Energy & Power
The Museum's collections on energy and power illuminate the role of fire, steam, wind, water, electricity, and the atom in the nation's history. The artifacts include wood-burning stoves, water turbines, and windmills, as well as steam, gas, and diesel engines. Oil-exploration and coal-mining equipment form part of these collections, along with a computer that controlled a power plant and even bubble chambers—a tool of physicists to study protons, electrons, and other charged particles.
A special strength of the collections lies in objects related to the history of electrical power, including generators, batteries, cables, transformers, and early photovoltaic cells. A group of Thomas Edison's earliest light bulbs are a precious treasure. Hundreds of other objects represent the innumerable uses of electricity, from streetlights and railway signals to microwave ovens and satellite equipment.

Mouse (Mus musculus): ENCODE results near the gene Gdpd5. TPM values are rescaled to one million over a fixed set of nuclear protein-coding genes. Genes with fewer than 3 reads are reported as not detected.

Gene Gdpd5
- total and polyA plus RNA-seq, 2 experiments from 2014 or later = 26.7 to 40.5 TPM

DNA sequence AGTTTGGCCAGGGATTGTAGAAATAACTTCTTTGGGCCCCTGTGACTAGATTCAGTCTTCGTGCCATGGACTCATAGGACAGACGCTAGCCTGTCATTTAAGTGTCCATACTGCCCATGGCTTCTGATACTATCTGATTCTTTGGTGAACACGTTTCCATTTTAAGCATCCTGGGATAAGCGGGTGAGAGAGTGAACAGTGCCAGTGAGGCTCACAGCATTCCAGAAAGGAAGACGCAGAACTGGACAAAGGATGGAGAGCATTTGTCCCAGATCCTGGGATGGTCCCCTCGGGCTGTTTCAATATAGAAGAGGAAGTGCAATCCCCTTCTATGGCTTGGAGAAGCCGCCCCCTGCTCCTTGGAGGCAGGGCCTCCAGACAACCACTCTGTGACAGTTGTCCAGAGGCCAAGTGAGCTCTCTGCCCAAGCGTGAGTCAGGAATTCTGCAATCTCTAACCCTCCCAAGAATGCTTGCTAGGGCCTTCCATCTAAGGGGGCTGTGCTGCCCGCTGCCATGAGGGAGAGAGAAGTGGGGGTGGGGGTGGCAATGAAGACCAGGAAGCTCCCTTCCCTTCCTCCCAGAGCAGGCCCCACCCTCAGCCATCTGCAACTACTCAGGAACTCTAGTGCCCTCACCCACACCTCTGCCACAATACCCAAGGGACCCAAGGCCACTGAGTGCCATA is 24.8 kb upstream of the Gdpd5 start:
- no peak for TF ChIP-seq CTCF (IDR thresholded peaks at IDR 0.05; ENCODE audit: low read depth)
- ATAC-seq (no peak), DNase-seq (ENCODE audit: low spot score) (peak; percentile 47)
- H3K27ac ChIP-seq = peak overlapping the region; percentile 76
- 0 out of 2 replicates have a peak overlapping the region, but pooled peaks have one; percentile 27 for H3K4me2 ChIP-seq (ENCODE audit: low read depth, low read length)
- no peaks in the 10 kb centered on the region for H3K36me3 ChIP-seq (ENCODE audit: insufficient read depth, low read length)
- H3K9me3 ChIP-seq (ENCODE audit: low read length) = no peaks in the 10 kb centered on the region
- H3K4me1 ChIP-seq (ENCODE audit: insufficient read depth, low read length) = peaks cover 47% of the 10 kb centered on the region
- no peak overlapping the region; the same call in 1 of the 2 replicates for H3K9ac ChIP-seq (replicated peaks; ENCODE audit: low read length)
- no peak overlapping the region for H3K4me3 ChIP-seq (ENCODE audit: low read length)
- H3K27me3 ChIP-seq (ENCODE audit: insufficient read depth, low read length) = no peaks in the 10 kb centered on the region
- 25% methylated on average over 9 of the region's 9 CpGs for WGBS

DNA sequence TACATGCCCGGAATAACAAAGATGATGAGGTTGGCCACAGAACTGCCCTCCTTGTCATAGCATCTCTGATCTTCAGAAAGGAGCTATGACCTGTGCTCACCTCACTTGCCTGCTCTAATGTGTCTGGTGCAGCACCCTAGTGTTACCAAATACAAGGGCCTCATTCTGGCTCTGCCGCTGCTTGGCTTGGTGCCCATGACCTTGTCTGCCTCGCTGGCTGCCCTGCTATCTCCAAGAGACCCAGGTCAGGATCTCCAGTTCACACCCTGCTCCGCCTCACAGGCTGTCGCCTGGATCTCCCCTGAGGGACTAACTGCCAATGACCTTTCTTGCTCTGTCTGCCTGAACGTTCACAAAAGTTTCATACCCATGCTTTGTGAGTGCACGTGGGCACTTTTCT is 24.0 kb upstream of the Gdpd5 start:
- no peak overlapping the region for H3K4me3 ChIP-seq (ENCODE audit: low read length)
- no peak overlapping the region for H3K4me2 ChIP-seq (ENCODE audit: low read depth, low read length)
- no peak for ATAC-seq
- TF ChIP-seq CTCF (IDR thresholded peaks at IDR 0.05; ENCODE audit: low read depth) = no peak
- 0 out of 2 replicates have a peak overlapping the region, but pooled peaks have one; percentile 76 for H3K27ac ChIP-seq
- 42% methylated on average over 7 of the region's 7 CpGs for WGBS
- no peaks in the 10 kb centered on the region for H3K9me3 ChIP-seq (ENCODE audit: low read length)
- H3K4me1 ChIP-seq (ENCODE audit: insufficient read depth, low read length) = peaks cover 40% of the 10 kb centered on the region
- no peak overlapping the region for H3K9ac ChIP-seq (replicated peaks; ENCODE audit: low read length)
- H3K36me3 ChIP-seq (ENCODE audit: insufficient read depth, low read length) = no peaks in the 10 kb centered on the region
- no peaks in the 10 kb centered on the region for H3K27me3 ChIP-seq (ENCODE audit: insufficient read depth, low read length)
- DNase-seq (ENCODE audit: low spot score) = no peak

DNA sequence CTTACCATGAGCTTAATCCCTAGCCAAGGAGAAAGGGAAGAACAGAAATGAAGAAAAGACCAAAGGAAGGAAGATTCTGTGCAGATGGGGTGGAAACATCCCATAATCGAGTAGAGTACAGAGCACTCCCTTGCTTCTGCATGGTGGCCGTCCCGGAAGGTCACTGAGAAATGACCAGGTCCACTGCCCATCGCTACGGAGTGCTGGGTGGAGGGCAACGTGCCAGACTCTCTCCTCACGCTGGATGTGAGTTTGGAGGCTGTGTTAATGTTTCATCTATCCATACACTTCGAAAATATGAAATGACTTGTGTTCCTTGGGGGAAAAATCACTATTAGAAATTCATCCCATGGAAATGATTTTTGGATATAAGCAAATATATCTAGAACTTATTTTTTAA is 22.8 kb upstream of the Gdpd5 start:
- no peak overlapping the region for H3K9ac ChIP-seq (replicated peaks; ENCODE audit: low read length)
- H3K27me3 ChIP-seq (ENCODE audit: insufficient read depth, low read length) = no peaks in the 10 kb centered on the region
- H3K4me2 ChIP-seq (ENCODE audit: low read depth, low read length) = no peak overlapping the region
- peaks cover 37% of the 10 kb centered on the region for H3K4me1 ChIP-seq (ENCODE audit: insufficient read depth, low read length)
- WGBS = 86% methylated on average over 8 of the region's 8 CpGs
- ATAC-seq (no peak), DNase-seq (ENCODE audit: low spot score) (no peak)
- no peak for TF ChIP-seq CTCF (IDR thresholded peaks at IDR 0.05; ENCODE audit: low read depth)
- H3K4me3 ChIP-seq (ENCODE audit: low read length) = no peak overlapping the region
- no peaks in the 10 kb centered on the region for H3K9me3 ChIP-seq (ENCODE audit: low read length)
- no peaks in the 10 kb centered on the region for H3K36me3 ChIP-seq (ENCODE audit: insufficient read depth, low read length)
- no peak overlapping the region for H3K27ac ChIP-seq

"Energy & Power - Overview" showing 1 items.
- Mary Nimmo Moran chose The Goose Pond, Easthampton as her diploma work when the recently formed Royal Society of Painter-Etchers in London elected her a Fellow in 1881, the only woman among the sixty-five original Fellows. When she exhibited four etchings in the Society’s show, the New York Herald commented on a review in a London paper, ‘“Mrs. Moran’s work is so masculine [sic] that the Daily News critic takes it for that of a man.”’ Her vigorous etching style has been frequently noted along with her preference for working outdoors directly on a prepared plate, before the subject.
- The print shows a pond, now known as Town Pond, and Gardiner’s Mill, which still stands in the town of East Hampton, where the Morans spent many summers. Landscape and in particular the landscape around East Hampton was the subject of many of Mary Nimmo Moran’s etchings.
- Currently not on view
- Date made
- graphic artist
- Moran, Mary Nimmo
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- catalog number
- accession number
- Data Source
- National Museum of American History, Kenneth E. Behring Center